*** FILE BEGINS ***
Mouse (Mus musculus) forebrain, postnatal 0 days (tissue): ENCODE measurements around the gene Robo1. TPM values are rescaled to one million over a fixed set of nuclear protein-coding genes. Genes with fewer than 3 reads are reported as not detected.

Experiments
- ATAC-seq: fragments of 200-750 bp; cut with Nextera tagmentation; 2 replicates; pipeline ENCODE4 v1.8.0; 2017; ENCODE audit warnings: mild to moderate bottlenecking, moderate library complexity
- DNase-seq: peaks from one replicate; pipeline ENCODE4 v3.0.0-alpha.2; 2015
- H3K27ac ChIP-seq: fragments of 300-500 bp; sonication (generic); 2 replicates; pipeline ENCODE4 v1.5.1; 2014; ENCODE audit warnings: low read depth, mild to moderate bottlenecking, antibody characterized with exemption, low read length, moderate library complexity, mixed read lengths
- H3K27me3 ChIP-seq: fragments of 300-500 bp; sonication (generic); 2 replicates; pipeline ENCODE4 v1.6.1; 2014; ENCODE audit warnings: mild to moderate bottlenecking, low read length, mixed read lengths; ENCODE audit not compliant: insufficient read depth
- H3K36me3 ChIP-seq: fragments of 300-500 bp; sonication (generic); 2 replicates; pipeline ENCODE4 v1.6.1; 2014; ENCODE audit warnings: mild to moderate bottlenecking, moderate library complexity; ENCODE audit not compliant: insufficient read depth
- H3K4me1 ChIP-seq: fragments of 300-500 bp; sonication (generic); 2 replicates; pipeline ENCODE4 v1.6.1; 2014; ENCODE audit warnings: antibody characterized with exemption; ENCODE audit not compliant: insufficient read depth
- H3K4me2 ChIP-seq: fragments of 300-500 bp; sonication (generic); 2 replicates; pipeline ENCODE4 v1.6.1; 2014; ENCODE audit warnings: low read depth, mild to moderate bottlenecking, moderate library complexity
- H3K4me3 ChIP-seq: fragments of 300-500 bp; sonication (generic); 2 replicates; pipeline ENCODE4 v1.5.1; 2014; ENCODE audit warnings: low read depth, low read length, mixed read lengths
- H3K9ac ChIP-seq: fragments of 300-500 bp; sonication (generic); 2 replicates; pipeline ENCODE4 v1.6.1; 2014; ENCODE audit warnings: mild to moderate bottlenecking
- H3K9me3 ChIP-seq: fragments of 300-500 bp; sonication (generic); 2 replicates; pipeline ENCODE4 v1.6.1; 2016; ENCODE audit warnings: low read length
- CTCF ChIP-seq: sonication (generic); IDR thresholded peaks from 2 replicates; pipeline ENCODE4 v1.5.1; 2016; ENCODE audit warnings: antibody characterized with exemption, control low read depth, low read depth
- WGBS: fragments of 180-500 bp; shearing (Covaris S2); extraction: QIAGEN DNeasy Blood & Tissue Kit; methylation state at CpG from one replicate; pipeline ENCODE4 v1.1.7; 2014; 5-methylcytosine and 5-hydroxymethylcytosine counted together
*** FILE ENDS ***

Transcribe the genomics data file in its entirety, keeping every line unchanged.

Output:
Mouse (Mus musculus) forebrain, postnatal 0 days (tissue): ENCODE measurements around the gene Robo1. TPM values are rescaled to one million over a fixed set of nuclear protein-coding genes. Genes with fewer than 3 reads are reported as not detected.

Experiments
- ATAC-seq: fragments of 200-750 bp; cut with Nextera tagmentation; 2 replicates; pipeline ENCODE4 v1.8.0; 2017; ENCODE audit warnings: mild to moderate bottlenecking, moderate library complexity
- DNase-seq: peaks from one replicate; pipeline ENCODE4 v3.0.0-alpha.2; 2015
- H3K27ac ChIP-seq: fragments of 300-500 bp; sonication (generic); 2 replicates; pipeline ENCODE4 v1.5.1; 2014; ENCODE audit warnings: low read depth, mild to moderate bottlenecking, antibody characterized with exemption, low read length, moderate library complexity, mixed read lengths
- H3K27me3 ChIP-seq: fragments of 300-500 bp; sonication (generic); 2 replicates; pipeline ENCODE4 v1.6.1; 2014; ENCODE audit warnings: mild to moderate bottlenecking, low read length, mixed read lengths; ENCODE audit not compliant: insufficient read depth
- H3K36me3 ChIP-seq: fragments of 300-500 bp; sonication (generic); 2 replicates; pipeline ENCODE4 v1.6.1; 2014; ENCODE audit warnings: mild to moderate bottlenecking, moderate library complexity; ENCODE audit not compliant: insufficient read depth
- H3K4me1 ChIP-seq: fragments of 300-500 bp; sonication (generic); 2 replicates; pipeline ENCODE4 v1.6.1; 2014; ENCODE audit warnings: antibody characterized with exemption; ENCODE audit not compliant: insufficient read depth
- H3K4me2 ChIP-seq: fragments of 300-500 bp; sonication (generic); 2 replicates; pipeline ENCODE4 v1.6.1; 2014; ENCODE audit warnings: low read depth, mild to moderate bottlenecking, moderate library complexity
- H3K4me3 ChIP-seq: fragments of 300-500 bp; sonication (generic); 2 replicates; pipeline ENCODE4 v1.5.1; 2014; ENCODE audit warnings: low read depth, low read length, mixed read lengths
- H3K9ac ChIP-seq: fragments of 300-500 bp; sonication (generic); 2 replicates; pipeline ENCODE4 v1.6.1; 2014; ENCODE audit warnings: mild to moderate bottlenecking
- H3K9me3 ChIP-seq: fragments of 300-500 bp; sonication (generic); 2 replicates; pipeline ENCODE4 v1.6.1; 2016; ENCODE audit warnings: low read length
- CTCF ChIP-seq: sonication (generic); IDR thresholded peaks from 2 replicates; pipeline ENCODE4 v1.5.1; 2016; ENCODE audit warnings: antibody characterized with exemption, control low read depth, low read depth
- WGBS: fragments of 180-500 bp; shearing (Covaris S2); extraction: QIAGEN DNeasy Blood & Tissue Kit; methylation state at CpG from one replicate; pipeline ENCODE4 v1.1.7; 2014; 5-methylcytosine and 5-hydroxymethylcytosine counted together